The entire project revolves around these two trees, of great importance to the family as true custodians of their memories. As the architect says: ?When I received the offer for the project, I thought of various designs before I visited the site for the first time. However, all my thoughts were blown away as soon as I saw the site in person. The two trees stood there quite strongly. I listened to the stories in detail; the daughter has memories of climbing these trees when she was little. These trees looked over the family for thirty-five years. They coloured the garden and grew up with the family.?
The family?s regret at having to cut down the two trees to make room for the second home on the lot inspired Ogawa to come up with a way of integrating the trees into the construction and making them into objects of ritual importance. The Zelkova and the Camphor tree were in fact cut down and the smaller branches cut off, leaving the trunks and main branches, which were then smoked and dried to reduce their water content. Transformed into two objects on an architectural scale, like precious fossilised trees preserving the secrets of history, they were placed on the exact spots where they had stood when alive, now in the living room of the new home: though they actually have no structural function, they look like pillars reaching up to support the ceiling above the large living room. To maintain a 4 metre ceiling height, the new building was sunk 70 cm lower into the ground than the existing home.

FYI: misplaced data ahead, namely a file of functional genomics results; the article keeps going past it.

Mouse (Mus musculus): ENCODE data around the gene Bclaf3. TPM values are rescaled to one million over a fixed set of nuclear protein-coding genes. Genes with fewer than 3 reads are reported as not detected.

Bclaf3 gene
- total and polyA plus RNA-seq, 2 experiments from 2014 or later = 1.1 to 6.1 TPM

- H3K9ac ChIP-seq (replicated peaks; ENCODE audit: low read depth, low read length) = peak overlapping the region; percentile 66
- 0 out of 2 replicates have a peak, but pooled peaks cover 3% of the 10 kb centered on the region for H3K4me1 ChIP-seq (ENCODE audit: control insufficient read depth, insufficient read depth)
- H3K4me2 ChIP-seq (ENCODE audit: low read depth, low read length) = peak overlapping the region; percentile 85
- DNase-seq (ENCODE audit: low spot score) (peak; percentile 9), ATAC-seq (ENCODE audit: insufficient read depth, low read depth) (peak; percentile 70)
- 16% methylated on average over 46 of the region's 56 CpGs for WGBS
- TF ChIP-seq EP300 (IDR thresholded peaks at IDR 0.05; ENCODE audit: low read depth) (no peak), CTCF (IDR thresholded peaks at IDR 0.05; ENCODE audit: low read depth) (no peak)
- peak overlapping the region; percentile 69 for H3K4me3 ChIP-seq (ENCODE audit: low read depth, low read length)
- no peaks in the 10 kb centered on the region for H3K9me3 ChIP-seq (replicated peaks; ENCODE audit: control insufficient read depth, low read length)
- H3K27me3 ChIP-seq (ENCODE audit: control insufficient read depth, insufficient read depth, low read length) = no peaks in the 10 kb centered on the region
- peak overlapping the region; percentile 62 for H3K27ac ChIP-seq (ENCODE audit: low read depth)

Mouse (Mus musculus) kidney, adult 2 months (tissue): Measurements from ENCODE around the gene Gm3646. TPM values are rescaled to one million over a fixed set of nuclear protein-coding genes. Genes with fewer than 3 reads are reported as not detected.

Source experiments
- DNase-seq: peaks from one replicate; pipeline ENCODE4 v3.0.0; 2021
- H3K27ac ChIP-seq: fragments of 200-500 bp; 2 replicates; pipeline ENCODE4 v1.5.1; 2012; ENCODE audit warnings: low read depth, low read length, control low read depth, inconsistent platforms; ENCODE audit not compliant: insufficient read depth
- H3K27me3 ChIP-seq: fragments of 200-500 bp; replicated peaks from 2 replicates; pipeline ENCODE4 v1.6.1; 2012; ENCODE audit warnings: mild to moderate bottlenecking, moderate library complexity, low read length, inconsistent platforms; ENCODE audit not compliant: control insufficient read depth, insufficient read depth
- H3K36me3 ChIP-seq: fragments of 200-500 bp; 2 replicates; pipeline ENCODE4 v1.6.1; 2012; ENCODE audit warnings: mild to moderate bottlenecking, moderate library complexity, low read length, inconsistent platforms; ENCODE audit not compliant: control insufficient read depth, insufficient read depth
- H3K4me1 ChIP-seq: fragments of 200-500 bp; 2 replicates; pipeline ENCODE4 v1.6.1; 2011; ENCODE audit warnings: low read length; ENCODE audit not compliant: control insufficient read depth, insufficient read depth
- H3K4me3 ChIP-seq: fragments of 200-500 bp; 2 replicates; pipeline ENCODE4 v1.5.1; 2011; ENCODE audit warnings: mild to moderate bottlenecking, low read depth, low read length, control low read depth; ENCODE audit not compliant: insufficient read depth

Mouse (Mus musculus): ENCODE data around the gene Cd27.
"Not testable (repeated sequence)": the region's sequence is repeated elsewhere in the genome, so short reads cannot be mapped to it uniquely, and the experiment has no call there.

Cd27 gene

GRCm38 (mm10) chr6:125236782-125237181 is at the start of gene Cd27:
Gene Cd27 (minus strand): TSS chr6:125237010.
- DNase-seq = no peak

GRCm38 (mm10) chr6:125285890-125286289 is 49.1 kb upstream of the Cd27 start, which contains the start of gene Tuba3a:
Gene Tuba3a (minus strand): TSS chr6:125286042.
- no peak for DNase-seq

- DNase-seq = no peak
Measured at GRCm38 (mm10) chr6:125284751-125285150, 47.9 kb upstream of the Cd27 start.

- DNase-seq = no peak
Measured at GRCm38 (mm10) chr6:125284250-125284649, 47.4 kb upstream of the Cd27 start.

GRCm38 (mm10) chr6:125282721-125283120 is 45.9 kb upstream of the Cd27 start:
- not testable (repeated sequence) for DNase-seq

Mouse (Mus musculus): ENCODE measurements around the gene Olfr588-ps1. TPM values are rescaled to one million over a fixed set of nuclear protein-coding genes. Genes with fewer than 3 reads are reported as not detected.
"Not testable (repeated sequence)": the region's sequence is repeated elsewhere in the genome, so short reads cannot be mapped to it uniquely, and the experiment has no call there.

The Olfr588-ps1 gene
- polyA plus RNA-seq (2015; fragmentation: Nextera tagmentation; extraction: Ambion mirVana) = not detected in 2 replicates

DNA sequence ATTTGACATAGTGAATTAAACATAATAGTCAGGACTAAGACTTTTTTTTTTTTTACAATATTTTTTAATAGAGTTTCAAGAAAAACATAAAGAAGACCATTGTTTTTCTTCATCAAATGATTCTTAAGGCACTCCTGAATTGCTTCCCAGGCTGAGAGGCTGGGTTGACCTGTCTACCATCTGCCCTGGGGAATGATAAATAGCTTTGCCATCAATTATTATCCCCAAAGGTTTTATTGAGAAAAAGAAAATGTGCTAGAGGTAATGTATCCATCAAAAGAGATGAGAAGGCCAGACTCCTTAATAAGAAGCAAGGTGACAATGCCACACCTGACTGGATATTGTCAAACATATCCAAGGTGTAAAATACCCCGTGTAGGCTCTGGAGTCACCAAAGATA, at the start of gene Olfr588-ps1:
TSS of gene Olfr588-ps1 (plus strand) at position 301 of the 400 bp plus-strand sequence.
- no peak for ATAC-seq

The wooden house was painted on the outside and covered with white wallpaper on the inside, so that white becomes the colour of the building, contrasting with the floors, frames and some of the furnishings, made of natural wood like the true great trunks.
In this project, as in so many contemporary buildings in Japan, we can see the influence of the Shintoist religion, which sees all creation as a manifestation of divine will, with particular respect for the natural landscape, believing in the sacredness of trees: travellers who have visited Japan will recall the custom of erecting temples in forests as an expression of adoration of the spirituality of nature.
Design: Hironaka Ogawa (Hironaka Ogawa & Associates)
Location: Kagawa (Japan)
Total usable surface area: 50.90 m2
Lot size: 699.54 m2
Structural design: Takashi Manda Structural Design
Project start date: 2009
Completion of work: 2010
Inside walls made of wood covered with wallpaper
Outside walls made of wood with white plaster
Photographs: © Daici Ano, Hironaka Ogawa & Associates